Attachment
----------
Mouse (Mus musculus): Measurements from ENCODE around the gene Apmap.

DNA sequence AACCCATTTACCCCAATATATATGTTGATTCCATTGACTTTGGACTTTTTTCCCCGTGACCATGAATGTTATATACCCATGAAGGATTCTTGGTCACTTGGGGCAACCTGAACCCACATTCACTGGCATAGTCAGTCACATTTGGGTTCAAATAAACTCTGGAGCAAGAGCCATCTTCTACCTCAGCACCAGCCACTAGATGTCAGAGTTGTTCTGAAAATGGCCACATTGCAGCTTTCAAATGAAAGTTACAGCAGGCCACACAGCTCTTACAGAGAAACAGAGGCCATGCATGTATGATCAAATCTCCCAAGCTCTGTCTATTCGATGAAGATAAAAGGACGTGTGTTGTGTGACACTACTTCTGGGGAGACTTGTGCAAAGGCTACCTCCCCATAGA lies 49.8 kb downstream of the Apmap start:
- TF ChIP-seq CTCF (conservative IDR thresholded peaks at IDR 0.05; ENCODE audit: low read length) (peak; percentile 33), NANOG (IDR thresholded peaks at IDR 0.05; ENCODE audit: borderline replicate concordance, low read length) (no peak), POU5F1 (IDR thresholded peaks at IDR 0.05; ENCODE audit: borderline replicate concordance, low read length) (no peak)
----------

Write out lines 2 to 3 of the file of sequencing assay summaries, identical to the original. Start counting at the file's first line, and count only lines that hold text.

DNA sequence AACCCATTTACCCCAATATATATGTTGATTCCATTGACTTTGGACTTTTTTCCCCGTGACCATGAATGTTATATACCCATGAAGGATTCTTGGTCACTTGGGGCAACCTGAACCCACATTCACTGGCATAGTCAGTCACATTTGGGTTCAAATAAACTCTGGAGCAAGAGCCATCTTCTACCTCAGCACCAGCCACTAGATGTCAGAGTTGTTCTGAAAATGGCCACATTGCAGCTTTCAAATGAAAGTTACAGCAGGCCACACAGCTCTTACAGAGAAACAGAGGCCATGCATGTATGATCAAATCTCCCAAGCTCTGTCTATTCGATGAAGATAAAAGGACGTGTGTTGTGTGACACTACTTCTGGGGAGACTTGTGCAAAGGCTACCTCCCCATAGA lies 49.8 kb downstream of the Apmap start:
- TF ChIP-seq CTCF (conservative IDR thresholded peaks at IDR 0.05; ENCODE audit: low read length) (peak; percentile 33), NANOG (IDR thresholded peaks at IDR 0.05; ENCODE audit: borderline replicate concordance, low read length) (no peak), POU5F1 (IDR thresholded peaks at IDR 0.05; ENCODE audit: borderline replicate concordance, low read length) (no peak)